Posted on September 22, 2017
Today’s headline-grabbing businesses have a whole new image compared to those that came before them. The tech giants, in particular, seem less like cut-throat Wall Street types and more like playfully competitive geeks.
The underlying theme, though, remains the same: the girls and boys of Facebook, Microsoft, Snapchat, and Google want to be the best they can and leave the competition in the dust.
This got us thinking about sports analogies, and soccer in particular—a money game of invention, strength, and strategy. What would the tech giants look like if they each were to field a soccer team in a dotcom World Cup?
Bill Gates may be the Bill Shankly of the tech world, but Microsoft is not known for its stylish aesthetics. No through-and-through Liverpool red for Microsoft F.C. Instead. they wear a strip combining all the colors of the Windows logo; it would make Jorge Campos blush.
But are they any good? From goalkeeper to attack, Microsoft’s players cover the basics reliably and without frills. Other teams may imitate Microsoft’s best players, but the real fans know who had the originals.
While some will accuse Apple’s imaginary soccer squad of style over substance, it’s undeniable that they get results.
The minimalist design of the Apple brand is reflected in their aluminum-grey kits with sleek, lightweight lining, which allow Apple’s players a pace and versatility that rival teams can only gawk at.
Don’t get too attached to your favorite players, though—just when you think you've worked out who Apple's mainstays are, the company will replace ’em with the new model.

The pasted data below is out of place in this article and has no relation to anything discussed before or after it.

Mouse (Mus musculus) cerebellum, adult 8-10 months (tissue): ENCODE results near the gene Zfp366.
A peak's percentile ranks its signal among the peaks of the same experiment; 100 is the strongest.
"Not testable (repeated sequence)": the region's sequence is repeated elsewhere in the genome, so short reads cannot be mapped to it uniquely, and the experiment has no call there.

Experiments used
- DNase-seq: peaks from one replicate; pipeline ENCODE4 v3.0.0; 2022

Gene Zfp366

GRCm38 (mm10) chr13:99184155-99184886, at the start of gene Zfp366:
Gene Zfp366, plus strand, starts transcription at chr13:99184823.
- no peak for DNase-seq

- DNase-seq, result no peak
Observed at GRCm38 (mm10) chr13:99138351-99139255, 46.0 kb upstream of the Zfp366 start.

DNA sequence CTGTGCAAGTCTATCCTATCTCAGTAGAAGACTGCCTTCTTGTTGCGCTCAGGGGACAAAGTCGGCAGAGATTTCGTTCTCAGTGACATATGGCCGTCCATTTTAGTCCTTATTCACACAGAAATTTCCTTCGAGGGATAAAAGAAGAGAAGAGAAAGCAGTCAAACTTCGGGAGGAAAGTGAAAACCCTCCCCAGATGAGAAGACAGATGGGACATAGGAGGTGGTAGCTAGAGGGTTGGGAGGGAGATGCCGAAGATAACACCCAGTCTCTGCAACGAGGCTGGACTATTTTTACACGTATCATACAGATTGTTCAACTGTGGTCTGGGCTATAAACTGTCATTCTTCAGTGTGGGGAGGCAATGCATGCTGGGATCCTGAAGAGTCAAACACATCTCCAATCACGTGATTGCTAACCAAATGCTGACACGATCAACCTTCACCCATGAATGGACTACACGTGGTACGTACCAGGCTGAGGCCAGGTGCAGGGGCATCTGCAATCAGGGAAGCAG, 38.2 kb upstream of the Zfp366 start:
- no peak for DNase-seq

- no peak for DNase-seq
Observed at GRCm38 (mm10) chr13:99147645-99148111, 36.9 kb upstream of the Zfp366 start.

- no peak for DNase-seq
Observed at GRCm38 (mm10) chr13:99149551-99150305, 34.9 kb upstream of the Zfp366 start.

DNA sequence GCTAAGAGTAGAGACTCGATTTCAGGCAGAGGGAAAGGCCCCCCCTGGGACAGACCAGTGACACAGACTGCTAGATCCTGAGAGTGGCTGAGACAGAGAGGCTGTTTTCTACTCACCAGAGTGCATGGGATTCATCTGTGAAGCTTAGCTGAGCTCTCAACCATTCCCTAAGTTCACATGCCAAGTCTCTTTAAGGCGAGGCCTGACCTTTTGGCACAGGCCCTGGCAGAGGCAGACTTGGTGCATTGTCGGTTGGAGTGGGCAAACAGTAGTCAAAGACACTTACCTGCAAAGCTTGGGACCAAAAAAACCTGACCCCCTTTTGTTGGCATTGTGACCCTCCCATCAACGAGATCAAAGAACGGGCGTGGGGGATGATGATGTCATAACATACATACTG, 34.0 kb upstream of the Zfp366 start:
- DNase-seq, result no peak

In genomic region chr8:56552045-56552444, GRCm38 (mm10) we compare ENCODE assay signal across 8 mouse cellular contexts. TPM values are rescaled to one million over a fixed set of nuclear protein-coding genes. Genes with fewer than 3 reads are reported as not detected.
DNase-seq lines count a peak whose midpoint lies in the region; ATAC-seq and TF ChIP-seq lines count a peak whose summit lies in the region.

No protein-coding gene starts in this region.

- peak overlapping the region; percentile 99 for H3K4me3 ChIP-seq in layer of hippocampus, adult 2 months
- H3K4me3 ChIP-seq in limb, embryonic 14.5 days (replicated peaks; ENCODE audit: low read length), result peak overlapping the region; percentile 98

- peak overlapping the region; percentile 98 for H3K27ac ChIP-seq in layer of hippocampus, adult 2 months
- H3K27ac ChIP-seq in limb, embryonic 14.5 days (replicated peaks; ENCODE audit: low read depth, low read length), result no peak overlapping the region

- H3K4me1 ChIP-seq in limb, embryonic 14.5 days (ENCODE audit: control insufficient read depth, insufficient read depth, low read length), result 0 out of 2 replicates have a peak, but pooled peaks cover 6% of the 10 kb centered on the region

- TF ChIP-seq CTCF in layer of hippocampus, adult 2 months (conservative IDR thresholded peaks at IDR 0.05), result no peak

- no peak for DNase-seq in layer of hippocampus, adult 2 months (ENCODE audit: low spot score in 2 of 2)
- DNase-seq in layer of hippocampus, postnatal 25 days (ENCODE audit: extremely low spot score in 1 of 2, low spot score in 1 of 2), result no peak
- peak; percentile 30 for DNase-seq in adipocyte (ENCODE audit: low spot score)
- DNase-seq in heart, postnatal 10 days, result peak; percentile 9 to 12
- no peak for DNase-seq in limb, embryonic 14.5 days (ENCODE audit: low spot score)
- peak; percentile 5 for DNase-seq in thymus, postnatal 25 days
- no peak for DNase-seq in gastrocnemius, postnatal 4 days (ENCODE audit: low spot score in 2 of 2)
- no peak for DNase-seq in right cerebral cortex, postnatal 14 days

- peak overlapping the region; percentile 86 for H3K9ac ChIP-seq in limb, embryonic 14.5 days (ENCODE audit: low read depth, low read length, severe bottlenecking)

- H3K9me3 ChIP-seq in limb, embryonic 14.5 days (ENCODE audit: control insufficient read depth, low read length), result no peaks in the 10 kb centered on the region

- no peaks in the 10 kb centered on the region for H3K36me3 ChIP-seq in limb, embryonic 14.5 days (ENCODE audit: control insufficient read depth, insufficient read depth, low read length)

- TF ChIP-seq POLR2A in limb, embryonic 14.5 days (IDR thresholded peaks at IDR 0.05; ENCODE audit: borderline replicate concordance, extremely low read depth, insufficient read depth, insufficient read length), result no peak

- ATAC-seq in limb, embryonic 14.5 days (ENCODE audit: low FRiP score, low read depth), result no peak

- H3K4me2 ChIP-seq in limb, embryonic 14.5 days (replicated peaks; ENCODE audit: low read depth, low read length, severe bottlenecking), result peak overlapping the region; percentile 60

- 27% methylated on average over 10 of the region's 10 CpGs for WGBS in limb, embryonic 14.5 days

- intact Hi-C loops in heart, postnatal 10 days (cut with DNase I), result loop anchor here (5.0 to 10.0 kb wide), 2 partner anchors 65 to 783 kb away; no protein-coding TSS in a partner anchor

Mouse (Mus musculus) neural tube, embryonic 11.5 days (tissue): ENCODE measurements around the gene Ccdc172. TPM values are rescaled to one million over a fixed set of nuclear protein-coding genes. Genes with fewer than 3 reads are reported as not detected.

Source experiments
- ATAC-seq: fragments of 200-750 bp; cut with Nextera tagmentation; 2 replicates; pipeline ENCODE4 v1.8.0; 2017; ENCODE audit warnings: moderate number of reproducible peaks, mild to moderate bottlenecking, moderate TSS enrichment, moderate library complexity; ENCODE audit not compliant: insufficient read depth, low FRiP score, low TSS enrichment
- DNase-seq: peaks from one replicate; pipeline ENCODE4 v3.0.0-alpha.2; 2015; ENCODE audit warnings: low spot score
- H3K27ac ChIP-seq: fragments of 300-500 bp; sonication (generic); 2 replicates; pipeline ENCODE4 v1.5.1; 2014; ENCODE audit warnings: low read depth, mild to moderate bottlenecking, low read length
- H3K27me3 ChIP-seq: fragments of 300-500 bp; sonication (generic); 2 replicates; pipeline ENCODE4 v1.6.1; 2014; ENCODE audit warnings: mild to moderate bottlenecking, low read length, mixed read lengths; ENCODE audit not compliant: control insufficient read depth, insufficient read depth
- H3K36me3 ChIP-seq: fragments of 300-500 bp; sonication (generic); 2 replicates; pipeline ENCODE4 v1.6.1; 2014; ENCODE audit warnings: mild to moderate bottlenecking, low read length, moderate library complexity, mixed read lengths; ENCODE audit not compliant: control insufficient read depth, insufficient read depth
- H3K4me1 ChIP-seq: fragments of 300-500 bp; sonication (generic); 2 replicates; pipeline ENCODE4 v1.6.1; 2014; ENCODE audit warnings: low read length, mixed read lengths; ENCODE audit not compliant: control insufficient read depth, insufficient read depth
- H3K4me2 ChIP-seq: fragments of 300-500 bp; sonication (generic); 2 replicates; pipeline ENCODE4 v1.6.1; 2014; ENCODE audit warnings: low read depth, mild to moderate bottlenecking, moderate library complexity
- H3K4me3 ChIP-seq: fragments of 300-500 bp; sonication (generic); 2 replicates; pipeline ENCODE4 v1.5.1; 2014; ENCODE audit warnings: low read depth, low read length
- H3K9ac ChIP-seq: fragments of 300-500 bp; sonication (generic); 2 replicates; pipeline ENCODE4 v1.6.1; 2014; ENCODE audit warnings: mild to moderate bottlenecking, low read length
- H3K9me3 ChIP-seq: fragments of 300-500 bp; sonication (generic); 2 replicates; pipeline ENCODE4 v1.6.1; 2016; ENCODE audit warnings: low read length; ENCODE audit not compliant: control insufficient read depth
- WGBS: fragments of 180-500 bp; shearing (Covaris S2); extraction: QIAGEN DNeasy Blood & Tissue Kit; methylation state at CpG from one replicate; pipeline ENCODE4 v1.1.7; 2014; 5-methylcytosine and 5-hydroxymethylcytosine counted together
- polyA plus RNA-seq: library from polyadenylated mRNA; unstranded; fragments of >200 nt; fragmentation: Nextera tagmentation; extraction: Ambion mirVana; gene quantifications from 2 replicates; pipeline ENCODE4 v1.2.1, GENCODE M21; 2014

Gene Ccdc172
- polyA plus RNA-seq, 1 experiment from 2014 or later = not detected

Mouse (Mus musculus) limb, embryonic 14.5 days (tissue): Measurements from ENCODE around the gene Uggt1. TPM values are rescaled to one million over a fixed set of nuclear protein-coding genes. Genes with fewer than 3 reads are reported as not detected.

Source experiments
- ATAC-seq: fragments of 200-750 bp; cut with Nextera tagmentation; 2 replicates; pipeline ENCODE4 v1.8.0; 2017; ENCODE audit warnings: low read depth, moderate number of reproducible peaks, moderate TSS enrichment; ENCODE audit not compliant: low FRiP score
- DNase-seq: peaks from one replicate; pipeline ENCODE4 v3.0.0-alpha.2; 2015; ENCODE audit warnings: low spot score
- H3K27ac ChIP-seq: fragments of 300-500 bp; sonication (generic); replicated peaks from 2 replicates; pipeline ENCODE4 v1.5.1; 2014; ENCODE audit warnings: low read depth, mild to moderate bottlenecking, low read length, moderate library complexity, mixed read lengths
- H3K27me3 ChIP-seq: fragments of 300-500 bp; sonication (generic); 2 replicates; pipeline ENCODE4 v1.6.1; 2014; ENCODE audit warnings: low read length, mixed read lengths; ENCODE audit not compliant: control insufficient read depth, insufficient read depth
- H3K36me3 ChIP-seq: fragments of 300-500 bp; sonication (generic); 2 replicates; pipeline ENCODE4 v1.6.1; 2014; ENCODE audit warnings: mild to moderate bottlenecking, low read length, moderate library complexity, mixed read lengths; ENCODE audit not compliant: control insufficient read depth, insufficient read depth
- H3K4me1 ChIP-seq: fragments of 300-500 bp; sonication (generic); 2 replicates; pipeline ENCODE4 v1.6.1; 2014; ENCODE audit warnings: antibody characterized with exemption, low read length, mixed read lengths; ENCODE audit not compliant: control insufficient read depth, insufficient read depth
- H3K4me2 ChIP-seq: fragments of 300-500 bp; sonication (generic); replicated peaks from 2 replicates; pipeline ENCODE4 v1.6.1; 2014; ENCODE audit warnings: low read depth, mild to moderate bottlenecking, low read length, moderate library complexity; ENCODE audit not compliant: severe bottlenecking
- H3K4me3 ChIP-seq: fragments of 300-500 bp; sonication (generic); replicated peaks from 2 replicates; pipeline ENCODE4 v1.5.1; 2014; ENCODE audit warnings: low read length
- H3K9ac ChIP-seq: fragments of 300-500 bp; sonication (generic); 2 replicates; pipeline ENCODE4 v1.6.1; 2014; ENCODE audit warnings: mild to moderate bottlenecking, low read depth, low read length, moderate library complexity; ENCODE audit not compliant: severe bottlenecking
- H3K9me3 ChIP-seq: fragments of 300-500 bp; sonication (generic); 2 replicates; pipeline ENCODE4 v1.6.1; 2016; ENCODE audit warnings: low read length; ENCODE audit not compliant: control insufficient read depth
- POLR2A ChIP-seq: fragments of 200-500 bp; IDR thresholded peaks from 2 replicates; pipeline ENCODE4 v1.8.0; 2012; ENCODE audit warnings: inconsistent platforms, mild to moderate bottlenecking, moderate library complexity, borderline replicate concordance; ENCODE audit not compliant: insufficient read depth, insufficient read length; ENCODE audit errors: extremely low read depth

Snapchat are the young, hot players who every other team wants a piece off.
They have talent for ideas that other rivals just can’t seem get to work (think successful Snapchat vs the failed Facebook Poke). They start trends that everyone tries to copy (think Instagram Stories as an exact replica of Snapchat Stories).
In glowing, practically blinding, yellow, Snapchat’s not scared to stand amongst the longer-established giants, and welcomes some serious competition on the pitch.
Today’s tech giants are known for being disruptors, but few of the big boys have disrupted their industry as much as Netflix.
Dressed in a spicy, Bayern Munich shade of red, Netflix is sure to import some of the best big players for the contest—as well as some talented, home-grown hotshots.
One rule for the players if they want to remain competitive: no Netflix and chill the night before a big game!
Naturally, Facebook’s soccer team will play in blue—their skipper, Mark Zuckerberg, famously sees this color more clearly than others. And with a squad of 1.38 billion players to choose from, you could have faith that Facebook F.C. would turn out a high-quality eleven.
We reckon their team goals won’t quite match up to Facebook’s stock price, though; the problem is their players are always distracted. Never mind—it’s not how many goals you score that counts in life, it’s how many Likes you get. Right?
Google’s color scheme looks a whole lot like that of Microsoft—only with considerably more white. This minimalism is one of Google’s secrets to success, the other being their use of data. So their pared-back jersey design includes data-themed detail across the back and chest.
But might not that data hold a deeper secret still? Say, an algorithm by which Google’s self-driving players know just where each of their opponents is at any given point, what their tactics are, and the best route to the goalmouth?
With their power, reach, and top-secret, cutting-edge methods, you’d be naïve to bet against Google taking home the cup!
One day in the not-too-distant future, we may have robot football teams whose artificial intelligence and exquisitely articulated robo-limbs enable them to play matches of superior pace and sophistication.
In the meantime, regardless of how attractive or not today’s soccer kits may be, the sport remains perfect in its flaws and unpredictability. In short: the beautiful game!
Corbett, J. (2009). Bill Shankly: Life, death, and football. theguardian.com
Waluyo, D. (2016). The cult: George Campos. sports.vice.com
Widrich, L. (2013). Why Facebook is blue: The science of colors in marketing. blog.bufferapp.com
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